Why brands are at the heart of service innovation

If you want to develop innovative services, a new report says you have to start with your brand...

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Last Updated: 31 Aug 2010

There’s no question that service innovation is a big issue for businesses in the developed world. Now that ever-increasing competition and the rise of low-cost manufacturing in the East mean that products can quickly become commoditised, knowledge and services are going to be the major drivers of growth for many Western companies. But it’s all about finding ways to stand out from the crowd…

Branding consultancy Wolff Olins (along with some willing MBA types from the Said Business School in Oxford) has just completed a study into how companies can create innovative services that will drive growth. The key, argues consultant Ije Nwokorie, is to think about how you can move into services and experiences in a way that your competitors can’t. He cites the example of the credit card market, which became increasingly commoditised in the 1990s as new entrants joined the fray. But American Express was able to succeed with its Black card by thinking about what the AmEx brand represented, and using that to create a service that was tacked onto the basic product.

In other words, says Nwokorie, you need to use your brand as a starting point. ‘These days, lots of companies are thinking hard about their brand and how they can make it a source of competitive advantage,’ he says. And this is crucial for service innovation. ‘You have to be absolutely clear about what the brand is trying to achieve. Then you ask: how can I create services inspired by the brand that nobody else can copy?’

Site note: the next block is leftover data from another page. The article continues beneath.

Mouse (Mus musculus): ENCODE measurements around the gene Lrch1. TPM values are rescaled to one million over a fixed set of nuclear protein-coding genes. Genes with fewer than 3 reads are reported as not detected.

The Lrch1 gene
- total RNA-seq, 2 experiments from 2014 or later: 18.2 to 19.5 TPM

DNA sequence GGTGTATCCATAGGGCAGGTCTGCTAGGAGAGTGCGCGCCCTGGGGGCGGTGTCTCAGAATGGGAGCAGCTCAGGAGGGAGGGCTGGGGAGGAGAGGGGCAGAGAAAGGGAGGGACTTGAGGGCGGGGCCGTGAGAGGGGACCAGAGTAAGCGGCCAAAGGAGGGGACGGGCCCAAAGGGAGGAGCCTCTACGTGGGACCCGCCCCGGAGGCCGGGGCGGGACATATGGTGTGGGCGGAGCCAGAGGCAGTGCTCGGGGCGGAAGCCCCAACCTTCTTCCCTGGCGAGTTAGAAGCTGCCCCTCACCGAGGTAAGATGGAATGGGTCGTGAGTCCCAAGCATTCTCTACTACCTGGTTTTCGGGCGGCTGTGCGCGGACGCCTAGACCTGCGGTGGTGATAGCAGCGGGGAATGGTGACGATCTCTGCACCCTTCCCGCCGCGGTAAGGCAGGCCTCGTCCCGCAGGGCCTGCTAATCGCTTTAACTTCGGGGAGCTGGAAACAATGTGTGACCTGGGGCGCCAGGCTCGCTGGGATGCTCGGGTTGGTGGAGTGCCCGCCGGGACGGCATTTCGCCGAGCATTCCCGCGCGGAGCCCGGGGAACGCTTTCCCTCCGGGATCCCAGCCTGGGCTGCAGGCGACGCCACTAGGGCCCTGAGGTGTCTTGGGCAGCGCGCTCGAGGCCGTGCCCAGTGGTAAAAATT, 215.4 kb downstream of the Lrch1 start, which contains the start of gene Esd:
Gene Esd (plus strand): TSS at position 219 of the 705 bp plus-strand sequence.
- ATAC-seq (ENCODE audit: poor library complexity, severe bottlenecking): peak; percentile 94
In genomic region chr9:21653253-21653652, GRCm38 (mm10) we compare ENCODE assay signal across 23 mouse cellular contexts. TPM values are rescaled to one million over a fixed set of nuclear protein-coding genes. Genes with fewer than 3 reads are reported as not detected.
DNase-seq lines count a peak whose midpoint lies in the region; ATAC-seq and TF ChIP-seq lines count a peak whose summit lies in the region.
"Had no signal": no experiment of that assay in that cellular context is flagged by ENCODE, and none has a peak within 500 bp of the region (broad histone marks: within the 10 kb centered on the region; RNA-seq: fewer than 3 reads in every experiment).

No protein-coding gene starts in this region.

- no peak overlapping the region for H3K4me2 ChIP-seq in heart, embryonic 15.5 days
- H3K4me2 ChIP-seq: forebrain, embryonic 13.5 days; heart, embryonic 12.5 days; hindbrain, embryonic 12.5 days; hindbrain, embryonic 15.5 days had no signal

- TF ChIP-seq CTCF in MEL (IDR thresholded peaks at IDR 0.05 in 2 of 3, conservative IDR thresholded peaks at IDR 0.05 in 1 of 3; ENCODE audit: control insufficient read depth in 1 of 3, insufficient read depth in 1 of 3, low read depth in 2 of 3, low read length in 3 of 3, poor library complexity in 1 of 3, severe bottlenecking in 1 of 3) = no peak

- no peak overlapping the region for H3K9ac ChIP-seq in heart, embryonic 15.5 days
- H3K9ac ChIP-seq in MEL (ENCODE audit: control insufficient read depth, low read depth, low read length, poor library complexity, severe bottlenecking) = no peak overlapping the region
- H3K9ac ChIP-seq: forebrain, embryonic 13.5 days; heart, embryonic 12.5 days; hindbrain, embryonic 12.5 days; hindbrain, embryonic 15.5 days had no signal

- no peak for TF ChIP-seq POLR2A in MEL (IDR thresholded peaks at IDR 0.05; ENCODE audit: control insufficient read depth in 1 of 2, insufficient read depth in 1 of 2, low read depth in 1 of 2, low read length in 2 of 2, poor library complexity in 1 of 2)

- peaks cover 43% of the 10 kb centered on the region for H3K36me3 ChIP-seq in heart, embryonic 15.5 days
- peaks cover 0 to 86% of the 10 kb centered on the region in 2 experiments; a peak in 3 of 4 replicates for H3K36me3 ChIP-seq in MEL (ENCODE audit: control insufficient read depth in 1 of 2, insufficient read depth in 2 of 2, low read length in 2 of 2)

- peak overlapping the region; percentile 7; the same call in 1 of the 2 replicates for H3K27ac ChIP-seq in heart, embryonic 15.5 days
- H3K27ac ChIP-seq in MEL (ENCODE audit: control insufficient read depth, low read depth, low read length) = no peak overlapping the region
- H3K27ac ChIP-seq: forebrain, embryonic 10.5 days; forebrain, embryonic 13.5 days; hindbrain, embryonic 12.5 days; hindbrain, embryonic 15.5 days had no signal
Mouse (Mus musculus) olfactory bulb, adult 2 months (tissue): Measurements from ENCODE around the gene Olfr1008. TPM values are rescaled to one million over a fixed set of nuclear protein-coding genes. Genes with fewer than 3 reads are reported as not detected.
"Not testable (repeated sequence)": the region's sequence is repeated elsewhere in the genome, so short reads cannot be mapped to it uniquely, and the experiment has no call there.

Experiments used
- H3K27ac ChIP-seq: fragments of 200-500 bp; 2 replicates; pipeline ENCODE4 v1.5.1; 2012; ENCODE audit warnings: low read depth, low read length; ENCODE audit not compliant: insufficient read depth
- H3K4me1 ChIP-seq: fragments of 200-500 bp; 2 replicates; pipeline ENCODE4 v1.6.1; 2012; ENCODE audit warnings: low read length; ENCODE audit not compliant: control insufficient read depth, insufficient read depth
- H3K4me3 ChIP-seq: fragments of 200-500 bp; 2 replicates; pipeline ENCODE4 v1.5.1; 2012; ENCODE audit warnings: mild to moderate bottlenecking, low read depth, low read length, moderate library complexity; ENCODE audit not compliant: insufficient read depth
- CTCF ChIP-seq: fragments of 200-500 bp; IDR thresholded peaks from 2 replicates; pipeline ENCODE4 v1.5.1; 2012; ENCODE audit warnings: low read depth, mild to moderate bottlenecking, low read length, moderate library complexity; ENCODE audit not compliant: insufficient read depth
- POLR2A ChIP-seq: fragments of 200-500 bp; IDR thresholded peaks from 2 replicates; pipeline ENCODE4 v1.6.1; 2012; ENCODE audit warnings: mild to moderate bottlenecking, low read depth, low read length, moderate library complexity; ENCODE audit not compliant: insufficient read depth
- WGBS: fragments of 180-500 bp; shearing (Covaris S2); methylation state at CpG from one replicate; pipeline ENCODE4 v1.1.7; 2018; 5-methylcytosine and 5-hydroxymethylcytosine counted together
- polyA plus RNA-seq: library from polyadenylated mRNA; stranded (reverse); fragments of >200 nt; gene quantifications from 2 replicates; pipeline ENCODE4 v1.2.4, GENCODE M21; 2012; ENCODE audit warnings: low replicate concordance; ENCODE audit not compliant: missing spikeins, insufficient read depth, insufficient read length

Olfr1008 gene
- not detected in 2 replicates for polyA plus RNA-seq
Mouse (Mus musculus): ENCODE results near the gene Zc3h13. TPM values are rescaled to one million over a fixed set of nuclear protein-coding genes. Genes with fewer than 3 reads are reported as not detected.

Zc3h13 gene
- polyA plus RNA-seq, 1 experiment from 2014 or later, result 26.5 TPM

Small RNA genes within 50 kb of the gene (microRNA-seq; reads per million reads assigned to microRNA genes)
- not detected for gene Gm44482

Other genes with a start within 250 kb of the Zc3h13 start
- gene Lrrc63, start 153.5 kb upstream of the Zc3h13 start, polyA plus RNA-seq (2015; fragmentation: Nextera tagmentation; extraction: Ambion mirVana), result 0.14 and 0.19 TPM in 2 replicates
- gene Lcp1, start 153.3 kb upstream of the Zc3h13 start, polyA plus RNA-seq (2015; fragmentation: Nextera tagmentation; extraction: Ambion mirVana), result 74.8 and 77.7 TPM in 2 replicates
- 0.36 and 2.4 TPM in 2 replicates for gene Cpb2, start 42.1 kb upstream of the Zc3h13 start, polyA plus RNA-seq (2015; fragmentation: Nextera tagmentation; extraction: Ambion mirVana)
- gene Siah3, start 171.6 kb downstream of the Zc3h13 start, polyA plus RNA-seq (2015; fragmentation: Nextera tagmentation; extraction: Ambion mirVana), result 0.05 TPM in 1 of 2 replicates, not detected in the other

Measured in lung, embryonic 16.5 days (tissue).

There are apparently a few mistakes that people commonly make. One is to see service innovation in terms of copying best practice in the category – but that leaves you always playing catch-up. Another is to try and tweak your existing service – but then you might miss the big picture. And a third is to be too ambitious – to try and introduce a hugely over-sexed service, when that’s not really what your customers want.

Wolff Olins’ solution is a framework that allows you to plot the level of interaction (i.e. passive or active) you want between the brand and the user, so you can develop a service that’s pitched correctly for your audience. The correct level will depend on your offering, but one increasingly important category is the idea of ‘crafted experiences’, where you make use of feedback from the user to customise their experience. ‘These days it’s a criminal waste not to involve your customer to help you evolve your interactions and to be a source of ideas,’ says Nwokorie.

He breaks it down into three parts: be very clear on the function of your service (which all starts from the brand), be creative about its form (since this is what engages people) and use feeds to improve it. Get these right, and you’ll be one of the winners in the service economy...

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